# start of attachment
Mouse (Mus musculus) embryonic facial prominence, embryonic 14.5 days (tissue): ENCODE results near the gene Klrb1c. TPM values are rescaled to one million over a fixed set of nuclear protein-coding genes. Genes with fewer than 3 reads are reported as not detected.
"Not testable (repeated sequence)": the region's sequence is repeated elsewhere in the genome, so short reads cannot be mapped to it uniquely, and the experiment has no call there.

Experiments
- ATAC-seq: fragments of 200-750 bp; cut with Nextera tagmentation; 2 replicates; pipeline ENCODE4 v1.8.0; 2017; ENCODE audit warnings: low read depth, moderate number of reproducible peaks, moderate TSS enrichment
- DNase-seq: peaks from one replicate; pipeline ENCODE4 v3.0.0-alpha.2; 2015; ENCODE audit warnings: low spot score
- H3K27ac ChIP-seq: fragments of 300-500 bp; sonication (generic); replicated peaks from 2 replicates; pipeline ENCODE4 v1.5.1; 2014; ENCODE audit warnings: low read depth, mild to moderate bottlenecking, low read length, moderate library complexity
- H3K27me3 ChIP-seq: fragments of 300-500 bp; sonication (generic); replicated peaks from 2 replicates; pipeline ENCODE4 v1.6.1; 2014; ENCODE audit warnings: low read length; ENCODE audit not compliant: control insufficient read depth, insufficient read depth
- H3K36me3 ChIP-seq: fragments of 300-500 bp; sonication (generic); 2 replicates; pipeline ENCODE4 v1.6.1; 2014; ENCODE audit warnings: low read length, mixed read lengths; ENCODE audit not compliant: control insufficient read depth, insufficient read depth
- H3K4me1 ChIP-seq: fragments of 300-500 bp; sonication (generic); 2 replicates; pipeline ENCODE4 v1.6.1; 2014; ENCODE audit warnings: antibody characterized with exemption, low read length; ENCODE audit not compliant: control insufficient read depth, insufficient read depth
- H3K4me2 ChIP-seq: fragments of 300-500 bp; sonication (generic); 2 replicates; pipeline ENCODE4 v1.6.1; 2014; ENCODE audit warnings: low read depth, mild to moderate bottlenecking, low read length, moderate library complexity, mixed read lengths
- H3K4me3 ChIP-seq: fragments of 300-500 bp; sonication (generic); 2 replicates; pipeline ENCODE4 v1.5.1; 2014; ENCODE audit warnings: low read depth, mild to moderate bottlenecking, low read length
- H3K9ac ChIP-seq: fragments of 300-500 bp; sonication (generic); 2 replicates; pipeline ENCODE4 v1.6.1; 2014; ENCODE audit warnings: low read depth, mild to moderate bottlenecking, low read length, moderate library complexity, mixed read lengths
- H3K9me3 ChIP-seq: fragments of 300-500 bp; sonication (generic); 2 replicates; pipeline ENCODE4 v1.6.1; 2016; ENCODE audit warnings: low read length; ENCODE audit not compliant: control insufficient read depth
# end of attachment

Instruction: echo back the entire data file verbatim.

Mouse (Mus musculus) embryonic facial prominence, embryonic 14.5 days (tissue): ENCODE results near the gene Klrb1c. TPM values are rescaled to one million over a fixed set of nuclear protein-coding genes. Genes with fewer than 3 reads are reported as not detected.
"Not testable (repeated sequence)": the region's sequence is repeated elsewhere in the genome, so short reads cannot be mapped to it uniquely, and the experiment has no call there.

Experiments
- ATAC-seq: fragments of 200-750 bp; cut with Nextera tagmentation; 2 replicates; pipeline ENCODE4 v1.8.0; 2017; ENCODE audit warnings: low read depth, moderate number of reproducible peaks, moderate TSS enrichment
- DNase-seq: peaks from one replicate; pipeline ENCODE4 v3.0.0-alpha.2; 2015; ENCODE audit warnings: low spot score
- H3K27ac ChIP-seq: fragments of 300-500 bp; sonication (generic); replicated peaks from 2 replicates; pipeline ENCODE4 v1.5.1; 2014; ENCODE audit warnings: low read depth, mild to moderate bottlenecking, low read length, moderate library complexity
- H3K27me3 ChIP-seq: fragments of 300-500 bp; sonication (generic); replicated peaks from 2 replicates; pipeline ENCODE4 v1.6.1; 2014; ENCODE audit warnings: low read length; ENCODE audit not compliant: control insufficient read depth, insufficient read depth
- H3K36me3 ChIP-seq: fragments of 300-500 bp; sonication (generic); 2 replicates; pipeline ENCODE4 v1.6.1; 2014; ENCODE audit warnings: low read length, mixed read lengths; ENCODE audit not compliant: control insufficient read depth, insufficient read depth
- H3K4me1 ChIP-seq: fragments of 300-500 bp; sonication (generic); 2 replicates; pipeline ENCODE4 v1.6.1; 2014; ENCODE audit warnings: antibody characterized with exemption, low read length; ENCODE audit not compliant: control insufficient read depth, insufficient read depth
- H3K4me2 ChIP-seq: fragments of 300-500 bp; sonication (generic); 2 replicates; pipeline ENCODE4 v1.6.1; 2014; ENCODE audit warnings: low read depth, mild to moderate bottlenecking, low read length, moderate library complexity, mixed read lengths
- H3K4me3 ChIP-seq: fragments of 300-500 bp; sonication (generic); 2 replicates; pipeline ENCODE4 v1.5.1; 2014; ENCODE audit warnings: low read depth, mild to moderate bottlenecking, low read length
- H3K9ac ChIP-seq: fragments of 300-500 bp; sonication (generic); 2 replicates; pipeline ENCODE4 v1.6.1; 2014; ENCODE audit warnings: low read depth, mild to moderate bottlenecking, low read length, moderate library complexity, mixed read lengths
- H3K9me3 ChIP-seq: fragments of 300-500 bp; sonication (generic); 2 replicates; pipeline ENCODE4 v1.6.1; 2016; ENCODE audit warnings: low read length; ENCODE audit not compliant: control insufficient read depth